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Former U.S. President Carter Wins Nobel Peace Prize

National Geographic News
October 11, 2002
 
For his decades of untiring effort to find peaceful solutions to
international conflicts, to advance democracy and human rights, and to
promote economic and social development, former President Jimmy Carter
has been awarded the Nobel Peace Prize for 2002.

The prize will be formally presented December 10—the anniversary of the death of Alfred Nobel who established the awards—in Oslo. It carries a cash award of about U.S. $1 million.


Announcing its selection of Carter as the 2002 Nobel peace laureatefrom a list of more than 150 candidatesthe Norwegian Nobel Committee said:

"During his presidency (1977-1981), Carter's mediation was a vital contribution to the Camp David Accords between Israel and Egypt, in itself a great enough achievement to qualify for the Nobel Peace Prize. At a time when the Cold War between East and West was still predominant, he placed renewed emphasis on the place of human rights in international politics.

"Through his Carter Center, which celebrates its 20th anniversary in 2002, Carter has since his presidency undertaken very extensive and persevering conflict resolution on several continents. He has shown outstanding commitment to human rights, and has served as an observer at countless elections all over the world. He has worked hard on many fronts to fight tropical diseases and to bring about growth and progress in developing countries. Carter has thus been active in several of the problem areas that have figured prominently in the over one hundred years of Peace Prize history.

"In a situation currently marked by threats of the use of power, Carter has stood by the principles that conflicts must as far as possible be resolved through mediation and international co-operation based on international law, respect for human rights, and economic development.''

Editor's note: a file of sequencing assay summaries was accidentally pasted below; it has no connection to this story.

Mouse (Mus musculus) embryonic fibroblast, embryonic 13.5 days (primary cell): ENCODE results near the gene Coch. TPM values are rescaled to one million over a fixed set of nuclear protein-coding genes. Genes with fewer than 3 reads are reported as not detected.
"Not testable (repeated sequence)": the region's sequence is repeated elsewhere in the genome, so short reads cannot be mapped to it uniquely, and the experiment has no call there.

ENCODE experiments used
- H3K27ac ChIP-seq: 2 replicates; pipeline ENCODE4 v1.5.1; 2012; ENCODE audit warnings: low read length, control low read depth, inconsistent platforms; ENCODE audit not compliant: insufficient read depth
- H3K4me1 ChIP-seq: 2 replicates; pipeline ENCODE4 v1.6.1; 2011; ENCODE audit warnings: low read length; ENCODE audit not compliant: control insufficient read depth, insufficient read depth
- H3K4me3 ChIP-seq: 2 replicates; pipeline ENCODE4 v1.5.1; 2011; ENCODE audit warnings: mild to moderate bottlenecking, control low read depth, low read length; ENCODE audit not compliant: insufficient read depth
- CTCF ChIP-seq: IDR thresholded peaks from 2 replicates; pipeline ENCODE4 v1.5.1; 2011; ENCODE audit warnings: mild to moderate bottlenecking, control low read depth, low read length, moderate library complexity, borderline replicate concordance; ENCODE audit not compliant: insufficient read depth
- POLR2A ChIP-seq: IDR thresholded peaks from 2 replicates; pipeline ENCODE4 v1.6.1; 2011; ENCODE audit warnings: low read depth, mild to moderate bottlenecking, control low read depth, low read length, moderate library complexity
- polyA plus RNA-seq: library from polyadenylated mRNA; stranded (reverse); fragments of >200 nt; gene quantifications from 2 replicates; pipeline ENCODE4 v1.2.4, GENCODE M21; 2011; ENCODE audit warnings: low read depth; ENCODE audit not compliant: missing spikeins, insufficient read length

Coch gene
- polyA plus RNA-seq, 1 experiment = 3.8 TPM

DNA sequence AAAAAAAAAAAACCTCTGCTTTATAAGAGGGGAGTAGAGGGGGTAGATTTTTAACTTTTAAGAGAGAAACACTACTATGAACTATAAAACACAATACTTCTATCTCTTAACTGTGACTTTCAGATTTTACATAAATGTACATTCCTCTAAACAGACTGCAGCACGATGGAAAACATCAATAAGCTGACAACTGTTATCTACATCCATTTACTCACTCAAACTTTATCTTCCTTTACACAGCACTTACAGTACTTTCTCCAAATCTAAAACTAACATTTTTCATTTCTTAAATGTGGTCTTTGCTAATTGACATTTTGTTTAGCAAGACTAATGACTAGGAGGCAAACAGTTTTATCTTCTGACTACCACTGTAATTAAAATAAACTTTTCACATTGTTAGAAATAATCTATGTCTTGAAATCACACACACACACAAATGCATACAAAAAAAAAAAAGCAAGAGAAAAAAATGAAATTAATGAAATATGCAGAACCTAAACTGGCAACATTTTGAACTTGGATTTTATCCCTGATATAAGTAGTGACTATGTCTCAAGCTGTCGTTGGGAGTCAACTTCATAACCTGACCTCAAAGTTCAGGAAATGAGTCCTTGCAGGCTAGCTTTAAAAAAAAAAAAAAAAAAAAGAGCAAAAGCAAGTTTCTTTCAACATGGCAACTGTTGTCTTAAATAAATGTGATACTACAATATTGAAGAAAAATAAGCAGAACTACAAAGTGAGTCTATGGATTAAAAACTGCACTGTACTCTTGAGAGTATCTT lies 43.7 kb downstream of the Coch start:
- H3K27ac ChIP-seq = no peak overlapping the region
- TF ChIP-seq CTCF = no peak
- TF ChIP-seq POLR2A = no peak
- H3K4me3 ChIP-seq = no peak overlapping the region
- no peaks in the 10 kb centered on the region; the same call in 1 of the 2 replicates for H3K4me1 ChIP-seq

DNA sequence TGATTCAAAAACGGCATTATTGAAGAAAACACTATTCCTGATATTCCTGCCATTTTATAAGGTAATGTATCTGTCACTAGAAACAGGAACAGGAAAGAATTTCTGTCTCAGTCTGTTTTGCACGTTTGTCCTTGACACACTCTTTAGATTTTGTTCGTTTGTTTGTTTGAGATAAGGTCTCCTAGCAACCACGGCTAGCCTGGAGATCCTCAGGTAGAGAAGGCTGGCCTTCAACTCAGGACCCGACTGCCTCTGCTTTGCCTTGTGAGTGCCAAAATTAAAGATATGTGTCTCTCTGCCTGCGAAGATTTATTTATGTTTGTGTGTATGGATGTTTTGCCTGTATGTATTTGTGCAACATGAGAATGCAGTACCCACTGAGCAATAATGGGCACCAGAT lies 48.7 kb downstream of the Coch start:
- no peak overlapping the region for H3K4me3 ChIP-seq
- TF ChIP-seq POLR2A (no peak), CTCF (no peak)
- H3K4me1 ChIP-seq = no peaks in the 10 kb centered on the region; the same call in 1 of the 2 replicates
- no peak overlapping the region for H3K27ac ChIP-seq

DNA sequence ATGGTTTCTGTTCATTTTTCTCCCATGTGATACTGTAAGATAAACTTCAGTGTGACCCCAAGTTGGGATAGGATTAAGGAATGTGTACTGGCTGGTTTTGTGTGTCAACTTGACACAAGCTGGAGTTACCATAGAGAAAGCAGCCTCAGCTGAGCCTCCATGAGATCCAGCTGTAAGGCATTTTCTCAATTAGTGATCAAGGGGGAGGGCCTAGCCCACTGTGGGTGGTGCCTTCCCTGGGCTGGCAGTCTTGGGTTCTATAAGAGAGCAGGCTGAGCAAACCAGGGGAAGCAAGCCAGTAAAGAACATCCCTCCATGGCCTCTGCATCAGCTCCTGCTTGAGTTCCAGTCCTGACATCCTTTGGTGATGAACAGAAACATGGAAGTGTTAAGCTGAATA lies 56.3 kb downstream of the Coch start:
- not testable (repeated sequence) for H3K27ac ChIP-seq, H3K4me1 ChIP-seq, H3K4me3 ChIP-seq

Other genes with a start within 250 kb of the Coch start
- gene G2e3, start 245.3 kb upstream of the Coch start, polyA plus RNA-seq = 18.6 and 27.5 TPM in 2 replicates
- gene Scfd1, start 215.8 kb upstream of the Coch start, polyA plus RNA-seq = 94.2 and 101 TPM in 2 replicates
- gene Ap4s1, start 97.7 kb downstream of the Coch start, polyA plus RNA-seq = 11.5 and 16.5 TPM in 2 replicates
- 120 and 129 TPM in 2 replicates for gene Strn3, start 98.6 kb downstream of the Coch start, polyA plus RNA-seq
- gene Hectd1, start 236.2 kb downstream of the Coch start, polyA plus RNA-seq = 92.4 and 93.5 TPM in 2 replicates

Recent winners of the Nobel Peace Prize included United Nations Secretary-General Kofi Annan (2001), South Korea President Kim Dae-jung (2000), the humanitarian organization Mdecins Sans Frontires (1999), and Northern Ireland's political leaders John Hume and David Trimble (who shared the prize in 1998).

The Peace Prize first awarded in 1901,to Jean Henri Dunant, founder of the International Committee of the Red Cross, and Frdric Passy, founder and president of the first French peace society.

Other U.S. presidents who received the award were Theodore Roosevelt (1906) and Woodrow Wilson (1919). Civil rights leader Martin Luther King was awarded the prize in 1964. Among the many other recipients over the years were Mother Teresa (1979), the last leader of the Soviet Union, Mikhail Gorbachev (1990), and South Africa's political leaders Nelson Mandela and Frederik Willem de Klerk (who shared the prize in 1993).

National Geographic Salutes Carter

"All of us associated with President and Mrs. Carter are obviously thrilled with the Nobel Committee announcement," said National Geographic Executive Vice President Terry Adamson. "For a number of years, I have been watching the actual announcement ceremony for just such a day, and was this morning at 1:00 a.m. here in Hawaii. I've been pleased to talk with him afterwards. He is excited for what it means for the work he and the Carter Center does and the elevation and recognition it gives to that work at a very propitious time in global history."

Adamson has known the former President since 1965 when Carter was a state senator in Georgia. He came to Washington with the Carter Presidency and served as a senior official of the Justice Department. Adamson has been President and Mrs. Carter's personal lawyer for over twenty years and involved in the establishment of the Carter Center, where he continues to serve on its board of trustees and a member of its executive committee.

Former president and Rosalynn Carter have been to the National Geographic Society's headquarters in Washington, D.C. twice in the past two years. Former president Carter spoke at National Geographic's International Seminar and before many Society groups in January 2000, and then came again with Rosalynn this past July to speak in connection with the publication of a book written by their grandson, Jason Carter, Power Lines (National Geographic Books, 2002). Carter also wrote the introduction to a four-part series on global challenges for the February 2002 issue of National Geographic magazine.

During his first visit to National Geographic, the Society presented to Carter one of its famous map cabinets that have been given to all U.S. Presidents since Franklin D. Roosevelt. Apparently, Carter was missed while in office. His cabinet now hangs proudly in his study in Plains.
 

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